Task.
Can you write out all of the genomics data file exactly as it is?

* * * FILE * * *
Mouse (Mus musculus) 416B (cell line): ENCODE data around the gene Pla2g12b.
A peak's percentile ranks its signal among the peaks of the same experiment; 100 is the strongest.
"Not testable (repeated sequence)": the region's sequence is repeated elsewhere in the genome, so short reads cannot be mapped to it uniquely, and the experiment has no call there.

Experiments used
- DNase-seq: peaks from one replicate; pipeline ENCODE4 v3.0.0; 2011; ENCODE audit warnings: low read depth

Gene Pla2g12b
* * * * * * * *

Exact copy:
Mouse (Mus musculus) 416B (cell line): ENCODE data around the gene Pla2g12b.
A peak's percentile ranks its signal among the peaks of the same experiment; 100 is the strongest.
"Not testable (repeated sequence)": the region's sequence is repeated elsewhere in the genome, so short reads cannot be mapped to it uniquely, and the experiment has no call there.

Experiments used
- DNase-seq: peaks from one replicate; pipeline ENCODE4 v3.0.0; 2011; ENCODE audit warnings: low read depth

Gene Pla2g12b